Earthquake death toll hits 114 as search efforts end in İzmir

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A powerful earthquake that hit the Aegean Turkish province of İzmir last Friday has killed a total of 114 people and injured 1,035, with search and rescue efforts ending, according to a statement from the country’s disaster agency on Wednesday.

Turkey’s Disaster and Emergency Management Agency (AFAD) said out of the 1,035 injured, 898 have been released from the hospital while 137 others are still receiving treatment.

Friday’s temblor was centered in the Aegean Sea northeast of the Greek island of Samos. There was some debate over the magnitude of the earthquake. While the US Geological Survey rated it 7.0, İstanbul’s Kandilli Institute put it at 6.9 and AFAD said it measured 6.6.

The earthquake leveled 17 buildings in İzmir, where the last survivor, a four-year-old girl, was pulled out from the rubble on Tuesday morning, 91 hours after the earthquake struck.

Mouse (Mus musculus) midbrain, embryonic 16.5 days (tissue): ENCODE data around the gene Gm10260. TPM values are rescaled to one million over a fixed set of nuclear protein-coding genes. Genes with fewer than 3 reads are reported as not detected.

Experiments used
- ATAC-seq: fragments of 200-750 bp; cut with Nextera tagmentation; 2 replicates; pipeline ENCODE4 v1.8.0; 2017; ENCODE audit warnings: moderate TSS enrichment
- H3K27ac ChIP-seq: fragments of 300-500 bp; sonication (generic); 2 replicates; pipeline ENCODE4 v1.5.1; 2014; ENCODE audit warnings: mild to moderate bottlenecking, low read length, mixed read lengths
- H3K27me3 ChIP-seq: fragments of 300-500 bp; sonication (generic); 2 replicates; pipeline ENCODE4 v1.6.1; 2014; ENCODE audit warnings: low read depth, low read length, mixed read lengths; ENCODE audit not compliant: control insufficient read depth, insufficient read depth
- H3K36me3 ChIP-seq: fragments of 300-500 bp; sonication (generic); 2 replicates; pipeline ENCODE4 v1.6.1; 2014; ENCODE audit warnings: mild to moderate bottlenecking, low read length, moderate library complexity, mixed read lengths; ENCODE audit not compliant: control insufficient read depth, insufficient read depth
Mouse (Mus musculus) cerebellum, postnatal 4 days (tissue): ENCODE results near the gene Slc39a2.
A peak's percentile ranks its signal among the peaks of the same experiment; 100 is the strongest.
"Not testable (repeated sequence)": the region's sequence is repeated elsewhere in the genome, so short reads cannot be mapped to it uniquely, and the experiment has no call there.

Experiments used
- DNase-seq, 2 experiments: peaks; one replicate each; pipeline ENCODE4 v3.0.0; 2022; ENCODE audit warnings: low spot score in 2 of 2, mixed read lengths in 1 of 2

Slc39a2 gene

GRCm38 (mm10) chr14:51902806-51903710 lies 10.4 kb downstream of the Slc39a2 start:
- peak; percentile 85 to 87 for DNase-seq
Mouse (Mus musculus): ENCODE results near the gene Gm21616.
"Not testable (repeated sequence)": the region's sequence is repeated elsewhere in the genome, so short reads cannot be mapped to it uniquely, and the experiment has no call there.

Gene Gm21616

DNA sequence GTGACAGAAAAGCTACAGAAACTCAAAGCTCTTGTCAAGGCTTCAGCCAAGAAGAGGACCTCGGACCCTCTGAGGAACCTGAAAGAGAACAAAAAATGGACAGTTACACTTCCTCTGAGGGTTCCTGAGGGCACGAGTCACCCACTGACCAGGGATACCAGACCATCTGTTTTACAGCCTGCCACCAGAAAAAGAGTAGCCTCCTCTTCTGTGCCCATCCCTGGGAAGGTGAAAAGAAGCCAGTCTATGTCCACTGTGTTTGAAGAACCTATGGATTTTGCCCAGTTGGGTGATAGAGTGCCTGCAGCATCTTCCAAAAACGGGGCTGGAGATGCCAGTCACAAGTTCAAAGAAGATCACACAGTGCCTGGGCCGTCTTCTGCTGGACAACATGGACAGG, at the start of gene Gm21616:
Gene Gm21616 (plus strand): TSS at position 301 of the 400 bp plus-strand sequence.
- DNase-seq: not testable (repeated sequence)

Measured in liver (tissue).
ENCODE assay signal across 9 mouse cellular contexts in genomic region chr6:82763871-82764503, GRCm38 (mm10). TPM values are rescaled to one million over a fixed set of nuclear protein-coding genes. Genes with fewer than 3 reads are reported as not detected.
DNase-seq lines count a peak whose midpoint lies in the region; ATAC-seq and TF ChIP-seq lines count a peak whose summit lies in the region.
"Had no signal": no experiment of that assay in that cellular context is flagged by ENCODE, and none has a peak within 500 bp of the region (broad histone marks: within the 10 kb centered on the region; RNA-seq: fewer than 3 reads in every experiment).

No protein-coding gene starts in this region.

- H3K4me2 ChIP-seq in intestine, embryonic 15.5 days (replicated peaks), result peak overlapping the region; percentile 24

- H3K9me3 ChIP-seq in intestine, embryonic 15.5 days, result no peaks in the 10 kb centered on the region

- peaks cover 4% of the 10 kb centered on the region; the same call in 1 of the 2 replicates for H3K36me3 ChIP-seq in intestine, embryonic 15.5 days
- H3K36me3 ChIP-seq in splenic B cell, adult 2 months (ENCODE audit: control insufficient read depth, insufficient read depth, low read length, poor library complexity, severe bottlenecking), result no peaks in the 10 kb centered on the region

As of Wednesday morning, search and rescue efforts had ended and work has begun to clear the rubble of the flattened buildings.  

Turkey is crisscrossed by fault lines and has a history of powerful earthquakes.

On June 24, 41 people were killed when a 6.8 magnitude quake hit the eastern province of Elazığ.

In 2011 an earthquake struck the eastern city of Van and the town of Erciş, some 100 kilometers (60 miles) to the north, killing at least 523 people

In the country’s worst earthquake disaster, more than 17,000 people were killed in August 1999 when a 7.6 magnitude temblor struck the western city of İzmit, 90 kilometers (55 miles) southeast of İstanbul. About 500,000 people were made homeless.

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